Source: A nation that banned its own flag | The Financial Gazette October 19, 2016
By Farai Mabeza
IN any other country in the world, displaying one’s national flag would be seen as a show of patriotism, a symbol of the bond between citizen and country.
But in Zimbabwe it can land you in jail.
This crude fact classifies the country as one of the most extraordinary nations on this planet where the ruling party has all, but privatised patriotism, nationalism and all things associated with them.
The country’s rulers had to stoop this low having failed to stop a raging wave of nationals draping the national flag in solidarity with a political protest started by the now-exiled Evan Mawarire.
Government had to craft Statutory Instrument (SI) 184 of 1987 to ban the commercial production, sale or “any abuse” of the national flag, effectively throwing a thriving industry out of business.
“The Ministry of Justice, Legal and Parliamentary Affairs, as the administrative authority in charge of the national flag, is concerned with the increasing incidents whereby members of the public have been using the national flag in a manner that is prohibited by the Constitution and the relevant Act of Parliament and regulations,” read a statement from Justice permanent secretary Virginia Mabhiza.
A breach of the ban can attract a fine of US$200 (a fortune for most Zimbabweans and thus a huge deterrent) or a jail term not exceeding one year or both.
The banning of the flag is just one of a long list of curious developments that make the nation called Zimbabwe a perpetual candidate for the Guineas Book of Records.
While attempts have been made to ban social media it has been a bad day at the office for the ZANU-PF government apparatchiks.
But, of course, they will die trying.
Currently, they are working on a Bill that many fear will result in either some form of ban or strict regulation of use of the social media.
The Ministry of Information Communication Technology, Postal and Courier Services has said that the proposed legislation is neither a ban nor a control mechanism; but wary Zimbabweans are not taking their word for it.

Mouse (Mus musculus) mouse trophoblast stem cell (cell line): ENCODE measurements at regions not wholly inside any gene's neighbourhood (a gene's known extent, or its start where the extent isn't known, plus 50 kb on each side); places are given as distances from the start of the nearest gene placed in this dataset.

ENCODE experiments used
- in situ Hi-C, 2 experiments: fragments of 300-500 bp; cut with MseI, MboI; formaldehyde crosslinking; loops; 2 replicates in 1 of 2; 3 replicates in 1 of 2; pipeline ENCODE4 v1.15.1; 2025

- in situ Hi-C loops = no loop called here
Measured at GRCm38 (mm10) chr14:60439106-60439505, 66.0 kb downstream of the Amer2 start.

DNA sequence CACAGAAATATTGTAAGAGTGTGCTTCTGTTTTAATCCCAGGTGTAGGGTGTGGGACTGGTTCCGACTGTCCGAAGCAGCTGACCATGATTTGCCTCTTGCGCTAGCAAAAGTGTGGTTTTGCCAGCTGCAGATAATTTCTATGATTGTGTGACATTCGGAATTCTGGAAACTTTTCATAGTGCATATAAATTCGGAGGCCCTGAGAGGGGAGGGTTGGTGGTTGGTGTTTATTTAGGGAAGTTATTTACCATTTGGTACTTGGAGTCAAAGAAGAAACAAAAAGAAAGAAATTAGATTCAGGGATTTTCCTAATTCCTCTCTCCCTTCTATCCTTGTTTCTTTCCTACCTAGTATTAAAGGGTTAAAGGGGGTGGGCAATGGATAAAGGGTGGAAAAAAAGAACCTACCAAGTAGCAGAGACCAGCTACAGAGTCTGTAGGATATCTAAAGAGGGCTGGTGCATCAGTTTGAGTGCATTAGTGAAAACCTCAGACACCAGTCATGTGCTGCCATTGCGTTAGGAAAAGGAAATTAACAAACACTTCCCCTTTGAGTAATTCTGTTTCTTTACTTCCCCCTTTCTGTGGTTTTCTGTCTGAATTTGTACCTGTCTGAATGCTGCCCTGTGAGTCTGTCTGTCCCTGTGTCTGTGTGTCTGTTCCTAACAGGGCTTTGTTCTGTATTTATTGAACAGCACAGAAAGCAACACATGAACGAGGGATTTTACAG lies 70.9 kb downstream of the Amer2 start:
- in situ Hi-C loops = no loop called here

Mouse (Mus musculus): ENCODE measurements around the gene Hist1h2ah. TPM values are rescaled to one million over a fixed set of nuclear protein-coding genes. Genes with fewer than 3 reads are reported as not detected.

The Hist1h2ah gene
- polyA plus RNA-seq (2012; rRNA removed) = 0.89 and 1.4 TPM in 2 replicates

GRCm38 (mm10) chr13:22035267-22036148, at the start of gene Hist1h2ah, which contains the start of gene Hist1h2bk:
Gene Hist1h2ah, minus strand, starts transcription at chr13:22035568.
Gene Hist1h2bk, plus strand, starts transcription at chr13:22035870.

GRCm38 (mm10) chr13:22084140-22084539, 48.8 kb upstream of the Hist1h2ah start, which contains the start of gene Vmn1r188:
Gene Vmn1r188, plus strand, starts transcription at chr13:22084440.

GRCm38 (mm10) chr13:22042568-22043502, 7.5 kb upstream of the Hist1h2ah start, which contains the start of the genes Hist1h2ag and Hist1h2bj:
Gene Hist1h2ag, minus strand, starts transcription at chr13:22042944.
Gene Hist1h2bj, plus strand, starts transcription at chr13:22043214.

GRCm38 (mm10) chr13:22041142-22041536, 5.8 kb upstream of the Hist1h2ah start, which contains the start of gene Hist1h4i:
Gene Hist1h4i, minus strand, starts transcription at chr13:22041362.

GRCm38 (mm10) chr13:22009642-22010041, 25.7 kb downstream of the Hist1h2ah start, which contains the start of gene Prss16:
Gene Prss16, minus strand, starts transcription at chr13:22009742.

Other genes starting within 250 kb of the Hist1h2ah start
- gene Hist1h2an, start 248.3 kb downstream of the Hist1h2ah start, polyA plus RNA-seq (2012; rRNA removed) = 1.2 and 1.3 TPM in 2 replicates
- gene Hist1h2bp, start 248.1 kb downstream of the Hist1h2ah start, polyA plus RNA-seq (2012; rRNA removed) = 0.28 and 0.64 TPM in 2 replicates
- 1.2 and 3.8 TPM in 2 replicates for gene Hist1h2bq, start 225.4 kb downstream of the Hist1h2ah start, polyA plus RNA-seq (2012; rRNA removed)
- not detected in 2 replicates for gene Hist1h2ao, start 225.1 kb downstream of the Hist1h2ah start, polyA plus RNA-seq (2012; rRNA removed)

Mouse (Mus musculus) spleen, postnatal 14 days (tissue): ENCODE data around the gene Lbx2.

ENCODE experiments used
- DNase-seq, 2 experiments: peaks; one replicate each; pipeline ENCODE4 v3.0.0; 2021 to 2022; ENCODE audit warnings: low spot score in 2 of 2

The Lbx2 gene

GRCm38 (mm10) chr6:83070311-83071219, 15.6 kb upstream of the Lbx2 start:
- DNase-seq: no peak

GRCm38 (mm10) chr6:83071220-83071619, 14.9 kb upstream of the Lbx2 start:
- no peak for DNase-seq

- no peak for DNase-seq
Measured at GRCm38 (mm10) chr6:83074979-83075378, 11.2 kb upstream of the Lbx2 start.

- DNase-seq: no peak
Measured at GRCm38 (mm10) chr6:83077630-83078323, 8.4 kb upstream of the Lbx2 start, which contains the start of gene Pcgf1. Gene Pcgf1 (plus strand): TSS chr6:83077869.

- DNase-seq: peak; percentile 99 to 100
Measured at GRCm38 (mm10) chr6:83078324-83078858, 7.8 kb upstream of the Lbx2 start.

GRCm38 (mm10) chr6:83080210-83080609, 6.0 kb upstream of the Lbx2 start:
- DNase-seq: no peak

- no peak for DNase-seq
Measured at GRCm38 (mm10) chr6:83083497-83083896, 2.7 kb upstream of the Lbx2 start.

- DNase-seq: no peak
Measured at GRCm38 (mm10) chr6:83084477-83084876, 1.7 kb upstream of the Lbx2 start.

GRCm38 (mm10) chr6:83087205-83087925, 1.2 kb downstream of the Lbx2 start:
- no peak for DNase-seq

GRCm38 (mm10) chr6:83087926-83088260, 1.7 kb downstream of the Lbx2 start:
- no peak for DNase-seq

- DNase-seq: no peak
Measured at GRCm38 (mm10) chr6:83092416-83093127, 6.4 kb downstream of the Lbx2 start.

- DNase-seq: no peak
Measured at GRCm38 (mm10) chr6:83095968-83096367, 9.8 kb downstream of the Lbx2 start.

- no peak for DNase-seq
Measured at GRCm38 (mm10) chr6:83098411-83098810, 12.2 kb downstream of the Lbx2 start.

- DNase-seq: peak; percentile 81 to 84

All these developments are taking place at a time when law enforcement agencies have said that demonstrations in the central business district of Harare have been banned. The ban had to be reissued after falling foul of the law after the High Court ruled that proper procedures had not been followed in banning the protests.
The maze of government regulations and policies does not end there.
To appeal to Zimbabweans in the Diaspora to help rescue the broke government by directing more of their cash back home, a whole policy had to be crafted.
In hindsight, this Diaspora constituency is the same bloc that the government has so far successfully fought to deny the right to vote.
Now they want their money.
If this is not pushing one’s luck too far, then the State’s desperate situation has driven it crazy.
Hit hard by cash shortages and failure to pay its workers on time, government is also seized with the hugely unpopular issue of bond notes, an idea which has been met by ridicule and trepidation.
Zimbabweans fear a return to the dark days of rampant inflation, which resulted in the Zimbabwe dollar losing its value in 2009. This is not to say the economy as a whole is not already under a very dark cloud.
Political analyst, Ernest Mudzengi, believes that these policy measures and regulatory interventions are acts of desperation by a clueless regime.
“Remember the former governor of the Reserve Bank, Gideon Gono, once described the country’s economy as a casino economy.
“When you talk of the casino you talk of gambling and I think what the government is doing is simply gambling,” said Mudzengi.
The gambling is out of this world, to say the least.
Nearly 100 percent of government expenditure is going into salaries for civil servants. It took months to pay 2015 bonuses.
This year Finance Minister, Patrick Chinamasa, just like he did last year, said there would be no bonuses and again in a repetition of 2015 the President and Cabinet said no, bonuses shall be paid. Where the money will come from, is the least of their worries.
The Zimbabwe National Liberation War Veterans Association spokesman, Douglas Mahiya says the former liberation movement, ZANU-PF, has been an unmitigated disaster since it came to power in April 1980.
“The policies that have been pursued by the government since independence have never been for the people.
“They have never been for the workers, but for a few individuals who are corrupt and have led the country into the economic problems we are currently having,” he said.
Sour grapes? Maybe. Maybe not.
But it’s impossible to make an honest argument against his conclusion.